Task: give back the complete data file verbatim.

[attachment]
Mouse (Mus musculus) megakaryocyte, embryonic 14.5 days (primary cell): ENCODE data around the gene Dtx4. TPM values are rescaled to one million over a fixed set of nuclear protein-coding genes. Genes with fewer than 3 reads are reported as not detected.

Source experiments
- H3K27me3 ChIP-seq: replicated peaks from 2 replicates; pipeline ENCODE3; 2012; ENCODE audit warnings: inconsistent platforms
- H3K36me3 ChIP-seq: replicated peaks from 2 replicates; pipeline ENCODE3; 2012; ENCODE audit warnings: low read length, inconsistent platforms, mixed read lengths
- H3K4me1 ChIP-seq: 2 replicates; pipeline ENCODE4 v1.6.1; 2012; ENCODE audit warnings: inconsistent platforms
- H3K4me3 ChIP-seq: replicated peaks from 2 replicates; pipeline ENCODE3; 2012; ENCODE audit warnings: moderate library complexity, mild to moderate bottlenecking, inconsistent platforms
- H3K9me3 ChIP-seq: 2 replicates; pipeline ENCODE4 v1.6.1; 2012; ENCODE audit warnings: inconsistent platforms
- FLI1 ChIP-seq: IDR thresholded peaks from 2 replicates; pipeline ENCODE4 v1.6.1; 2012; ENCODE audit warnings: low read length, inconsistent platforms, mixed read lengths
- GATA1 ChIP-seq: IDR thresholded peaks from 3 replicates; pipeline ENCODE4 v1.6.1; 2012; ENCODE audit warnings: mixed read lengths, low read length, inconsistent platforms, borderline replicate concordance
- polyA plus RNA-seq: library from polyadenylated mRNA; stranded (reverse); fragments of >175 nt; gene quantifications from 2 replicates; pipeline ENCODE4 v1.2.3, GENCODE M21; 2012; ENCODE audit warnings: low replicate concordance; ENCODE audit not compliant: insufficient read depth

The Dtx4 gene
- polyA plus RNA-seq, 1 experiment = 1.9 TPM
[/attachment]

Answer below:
Mouse (Mus musculus) megakaryocyte, embryonic 14.5 days (primary cell): ENCODE data around the gene Dtx4. TPM values are rescaled to one million over a fixed set of nuclear protein-coding genes. Genes with fewer than 3 reads are reported as not detected.

Source experiments
- H3K27me3 ChIP-seq: replicated peaks from 2 replicates; pipeline ENCODE3; 2012; ENCODE audit warnings: inconsistent platforms
- H3K36me3 ChIP-seq: replicated peaks from 2 replicates; pipeline ENCODE3; 2012; ENCODE audit warnings: low read length, inconsistent platforms, mixed read lengths
- H3K4me1 ChIP-seq: 2 replicates; pipeline ENCODE4 v1.6.1; 2012; ENCODE audit warnings: inconsistent platforms
- H3K4me3 ChIP-seq: replicated peaks from 2 replicates; pipeline ENCODE3; 2012; ENCODE audit warnings: moderate library complexity, mild to moderate bottlenecking, inconsistent platforms
- H3K9me3 ChIP-seq: 2 replicates; pipeline ENCODE4 v1.6.1; 2012; ENCODE audit warnings: inconsistent platforms
- FLI1 ChIP-seq: IDR thresholded peaks from 2 replicates; pipeline ENCODE4 v1.6.1; 2012; ENCODE audit warnings: low read length, inconsistent platforms, mixed read lengths
- GATA1 ChIP-seq: IDR thresholded peaks from 3 replicates; pipeline ENCODE4 v1.6.1; 2012; ENCODE audit warnings: mixed read lengths, low read length, inconsistent platforms, borderline replicate concordance
- polyA plus RNA-seq: library from polyadenylated mRNA; stranded (reverse); fragments of >175 nt; gene quantifications from 2 replicates; pipeline ENCODE4 v1.2.3, GENCODE M21; 2012; ENCODE audit warnings: low replicate concordance; ENCODE audit not compliant: insufficient read depth

The Dtx4 gene
- polyA plus RNA-seq, 1 experiment = 1.9 TPM